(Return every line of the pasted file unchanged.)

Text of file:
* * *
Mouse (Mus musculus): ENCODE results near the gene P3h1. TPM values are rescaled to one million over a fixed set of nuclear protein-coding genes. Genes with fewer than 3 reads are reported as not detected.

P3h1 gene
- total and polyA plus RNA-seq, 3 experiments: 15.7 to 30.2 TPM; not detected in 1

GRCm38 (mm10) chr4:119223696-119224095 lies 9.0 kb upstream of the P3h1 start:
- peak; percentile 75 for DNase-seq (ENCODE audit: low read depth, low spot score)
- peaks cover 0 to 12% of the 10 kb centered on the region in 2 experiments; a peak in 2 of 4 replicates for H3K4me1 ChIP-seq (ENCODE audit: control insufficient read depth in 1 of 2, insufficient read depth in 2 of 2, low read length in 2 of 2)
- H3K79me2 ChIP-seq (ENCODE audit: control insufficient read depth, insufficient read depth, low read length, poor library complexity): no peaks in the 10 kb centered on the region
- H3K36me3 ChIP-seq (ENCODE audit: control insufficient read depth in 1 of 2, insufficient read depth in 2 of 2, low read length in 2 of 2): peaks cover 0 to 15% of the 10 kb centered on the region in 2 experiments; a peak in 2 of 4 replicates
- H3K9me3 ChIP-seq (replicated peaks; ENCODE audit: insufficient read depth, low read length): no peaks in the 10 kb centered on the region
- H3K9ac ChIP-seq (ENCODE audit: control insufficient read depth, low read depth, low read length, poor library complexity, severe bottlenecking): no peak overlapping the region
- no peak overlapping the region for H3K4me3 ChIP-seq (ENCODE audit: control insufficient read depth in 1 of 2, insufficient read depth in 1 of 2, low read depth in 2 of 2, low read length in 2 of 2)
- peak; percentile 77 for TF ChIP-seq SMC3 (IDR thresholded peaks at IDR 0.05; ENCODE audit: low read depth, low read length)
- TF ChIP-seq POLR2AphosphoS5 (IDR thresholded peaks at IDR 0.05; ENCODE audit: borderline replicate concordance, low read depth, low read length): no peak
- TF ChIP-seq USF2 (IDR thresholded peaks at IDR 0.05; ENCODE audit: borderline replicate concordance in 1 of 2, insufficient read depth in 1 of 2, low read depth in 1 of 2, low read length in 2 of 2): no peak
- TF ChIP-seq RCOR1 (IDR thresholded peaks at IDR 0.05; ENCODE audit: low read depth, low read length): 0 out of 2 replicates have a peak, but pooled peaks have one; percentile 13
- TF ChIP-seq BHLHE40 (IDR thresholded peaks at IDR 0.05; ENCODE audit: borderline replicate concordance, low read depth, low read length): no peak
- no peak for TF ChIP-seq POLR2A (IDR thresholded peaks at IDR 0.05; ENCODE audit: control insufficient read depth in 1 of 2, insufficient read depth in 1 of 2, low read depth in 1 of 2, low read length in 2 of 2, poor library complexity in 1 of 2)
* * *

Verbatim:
Mouse (Mus musculus): ENCODE results near the gene P3h1. TPM values are rescaled to one million over a fixed set of nuclear protein-coding genes. Genes with fewer than 3 reads are reported as not detected.

P3h1 gene
- total and polyA plus RNA-seq, 3 experiments: 15.7 to 30.2 TPM; not detected in 1

GRCm38 (mm10) chr4:119223696-119224095 lies 9.0 kb upstream of the P3h1 start:
- peak; percentile 75 for DNase-seq (ENCODE audit: low read depth, low spot score)
- peaks cover 0 to 12% of the 10 kb centered on the region in 2 experiments; a peak in 2 of 4 replicates for H3K4me1 ChIP-seq (ENCODE audit: control insufficient read depth in 1 of 2, insufficient read depth in 2 of 2, low read length in 2 of 2)
- H3K79me2 ChIP-seq (ENCODE audit: control insufficient read depth, insufficient read depth, low read length, poor library complexity): no peaks in the 10 kb centered on the region
- H3K36me3 ChIP-seq (ENCODE audit: control insufficient read depth in 1 of 2, insufficient read depth in 2 of 2, low read length in 2 of 2): peaks cover 0 to 15% of the 10 kb centered on the region in 2 experiments; a peak in 2 of 4 replicates
- H3K9me3 ChIP-seq (replicated peaks; ENCODE audit: insufficient read depth, low read length): no peaks in the 10 kb centered on the region
- H3K9ac ChIP-seq (ENCODE audit: control insufficient read depth, low read depth, low read length, poor library complexity, severe bottlenecking): no peak overlapping the region
- no peak overlapping the region for H3K4me3 ChIP-seq (ENCODE audit: control insufficient read depth in 1 of 2, insufficient read depth in 1 of 2, low read depth in 2 of 2, low read length in 2 of 2)
- peak; percentile 77 for TF ChIP-seq SMC3 (IDR thresholded peaks at IDR 0.05; ENCODE audit: low read depth, low read length)
- TF ChIP-seq POLR2AphosphoS5 (IDR thresholded peaks at IDR 0.05; ENCODE audit: borderline replicate concordance, low read depth, low read length): no peak
- TF ChIP-seq USF2 (IDR thresholded peaks at IDR 0.05; ENCODE audit: borderline replicate concordance in 1 of 2, insufficient read depth in 1 of 2, low read depth in 1 of 2, low read length in 2 of 2): no peak
- TF ChIP-seq RCOR1 (IDR thresholded peaks at IDR 0.05; ENCODE audit: low read depth, low read length): 0 out of 2 replicates have a peak, but pooled peaks have one; percentile 13
- TF ChIP-seq BHLHE40 (IDR thresholded peaks at IDR 0.05; ENCODE audit: borderline replicate concordance, low read depth, low read length): no peak
- no peak for TF ChIP-seq POLR2A (IDR thresholded peaks at IDR 0.05; ENCODE audit: control insufficient read depth in 1 of 2, insufficient read depth in 1 of 2, low read depth in 1 of 2, low read length in 2 of 2, poor library complexity in 1 of 2)